The Makers-again: or the need for keynesian management of abundance

Michel Bauwens asked me to clarify how my analysis differs from Kevin Carson’s wonderful review of Doctorow’s The Makers. Even though we are discussing a fictional example- the New Work boom of, approximately 2015-2020- this is, I think a useful exercise because it allows us to think about what kinds of economic regulation might or might not be compatible with an economy of abundance.

Kevin Carsons hypothesis about of the end of the New Work boom focuses on an oversupply of capital:

“The problem with his “straining a billion bits of krill” investment model is that those hundreds of thousands and even millions of ventures, cumulatively, weren’t enough to soak up even a large fraction of all the capital lying around waiting to be invested. So the overwhelming majority of available capital still sat idle without any productive outlet.

However an oversupply of capital is only that in relation to an insufficient demand. The reason why hundreds of thousands or even millions of ventures can not prosper is that there is insufficient demand for their products. This suggests that an economy of abundance (also a relative concept- the old industrial economy was surely an economy of abundance in relation to the old artisanal economy) needs a Keynesian regime of regulation. That is, the state or some other state-like actor must install a mechanism for the redistribution of value that guarantees a sustained demand for new products. To accomplish this entails two things. First, to redistribute the new value that is generated away from the restricted flows of corporate and financial rent that circulate among Kettlewell and his investors and to larger swats of the population (thus activating the multiplier effect !). Since the Maker boom builds on highly socialized, or even ubiquitous productivity, it seems logical that such a redistribution takes the form of some kind of guaranteed minimum income. Second, the state (or state-like actor) must guarantee a direction of market expansion that is sustainable in the future. In our present situation that would probably mean to offer incentives to channel the productivity of a new maker culture intoproviding solutions to the problem of transitioning to sustainability within energy, transport and food production systems. This would, no boubt open up new sources of demand that would be able to sustain the new economy of abundance for a long time, and after that we can go into space ! Without such a Keynesian governance, a future economy of abundance is doomed to collapse, just like the industrial economy of abundance collapsedin 1929.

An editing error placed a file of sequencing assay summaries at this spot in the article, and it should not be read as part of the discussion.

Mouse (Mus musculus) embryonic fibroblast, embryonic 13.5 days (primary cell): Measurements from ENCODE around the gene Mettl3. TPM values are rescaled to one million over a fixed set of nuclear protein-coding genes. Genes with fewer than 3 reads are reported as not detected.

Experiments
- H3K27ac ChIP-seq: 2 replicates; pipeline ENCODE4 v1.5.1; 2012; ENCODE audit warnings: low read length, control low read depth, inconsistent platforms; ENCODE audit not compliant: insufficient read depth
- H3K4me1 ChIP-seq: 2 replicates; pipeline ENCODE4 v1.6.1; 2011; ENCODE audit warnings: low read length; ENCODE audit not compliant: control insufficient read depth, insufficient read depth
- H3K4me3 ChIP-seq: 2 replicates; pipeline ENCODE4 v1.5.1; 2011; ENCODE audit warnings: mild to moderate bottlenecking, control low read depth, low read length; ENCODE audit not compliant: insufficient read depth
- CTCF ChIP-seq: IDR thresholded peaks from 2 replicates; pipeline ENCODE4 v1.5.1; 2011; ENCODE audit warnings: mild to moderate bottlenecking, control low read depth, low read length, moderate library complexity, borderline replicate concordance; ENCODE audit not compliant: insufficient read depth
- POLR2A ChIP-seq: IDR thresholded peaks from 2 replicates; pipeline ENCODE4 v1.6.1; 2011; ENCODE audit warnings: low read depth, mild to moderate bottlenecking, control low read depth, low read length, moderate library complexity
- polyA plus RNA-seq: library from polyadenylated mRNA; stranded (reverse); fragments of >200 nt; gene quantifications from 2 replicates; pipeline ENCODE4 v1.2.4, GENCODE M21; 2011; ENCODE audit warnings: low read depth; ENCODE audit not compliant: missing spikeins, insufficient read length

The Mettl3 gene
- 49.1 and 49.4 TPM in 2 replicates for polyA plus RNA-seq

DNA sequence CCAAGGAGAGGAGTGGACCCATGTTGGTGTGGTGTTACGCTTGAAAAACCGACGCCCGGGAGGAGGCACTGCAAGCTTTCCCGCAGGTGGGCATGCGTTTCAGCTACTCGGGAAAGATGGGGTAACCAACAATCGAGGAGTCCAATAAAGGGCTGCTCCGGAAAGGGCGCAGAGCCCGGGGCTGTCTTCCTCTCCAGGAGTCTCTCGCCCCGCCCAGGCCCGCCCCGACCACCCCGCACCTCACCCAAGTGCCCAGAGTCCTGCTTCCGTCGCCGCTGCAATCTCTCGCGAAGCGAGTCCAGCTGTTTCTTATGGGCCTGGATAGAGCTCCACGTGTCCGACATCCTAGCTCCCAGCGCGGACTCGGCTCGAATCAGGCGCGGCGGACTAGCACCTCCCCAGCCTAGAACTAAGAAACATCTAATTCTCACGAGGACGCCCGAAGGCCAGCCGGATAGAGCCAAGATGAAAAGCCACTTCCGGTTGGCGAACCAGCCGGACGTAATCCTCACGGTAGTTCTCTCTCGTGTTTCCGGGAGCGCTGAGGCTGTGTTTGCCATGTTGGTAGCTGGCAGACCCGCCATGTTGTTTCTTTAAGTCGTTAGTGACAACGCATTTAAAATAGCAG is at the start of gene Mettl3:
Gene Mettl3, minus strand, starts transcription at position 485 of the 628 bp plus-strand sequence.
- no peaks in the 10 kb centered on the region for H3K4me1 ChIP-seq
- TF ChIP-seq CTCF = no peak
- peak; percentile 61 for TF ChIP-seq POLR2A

2 Comments The Makers-again: or the need for keynesian management of abundance

  1. AvatarMichel Bauwens

    From Kevin Carson, via email:

    I agree with Adam that the problem is the capitalist
    value form, and the difficulties of adapting the system of exchange to
    the technologies of abundance.

    But rather than a basic income (the demand side), I’d prefer to focus
    on the supply side: eliminating the artificial scarcity component of

    At the same time, most of the problem on the demand side can be
    addressed by some other expedients:

    1) the use of work-sharing and shorter work weeks to evenly distribute
    the amount of necessary work that remains;

    2) the rise of extended family or multi-family income-pooling
    arrangements, cohousing projects, urban communes, etc.;

    3) a shift of consumption wherever feasible, from the purchase of
    store goods with wage income, to subsistence production or production
    for barter in the household economy using home workshops, sewing
    machines, ordinary kitchen food prep equipment, etc. If every
    unemployed or underemployed person with a sewing machine and good
    skills put them to full use producing clothing for barter, and if
    every unemployed or underemployed person turned to such a producer as
    their first resort in obtaining clothing (and ditto for all other
    forms of common home production, like baking, daycare services,
    hairstyling, rides and running errands, etc.) the scale of the shift
    from the capitalist economy to the informal economy would be

    4) the promotion of local alt currency and barter networks taking
    advantage of the latest network technology, and of mutuals as
    mechanisms for pooling cost and risk.

    Suppose the amount of necessary labor was only enough to give everyone
    a twenty-hour work week–but at the same time the average rent or
    mortgage payment fell to $150/month and anyone could join a
    neighborhood hospital co-op for a $50 monthly fee, and a microfactory
    in the community was churning out quality manufactured goods for a
    fraction of their former price.

    Putting it all together, the answer might be 1) for people to transfer
    as much of their subsistence needs out of the money economy as it’s
    feasible to do right now, and to that extent to render themselves
    independent of the old laws of economic value; and 2) where exchange
    value and scarcity persist, to restore the linkages of equity between
    effort and purchasing power.

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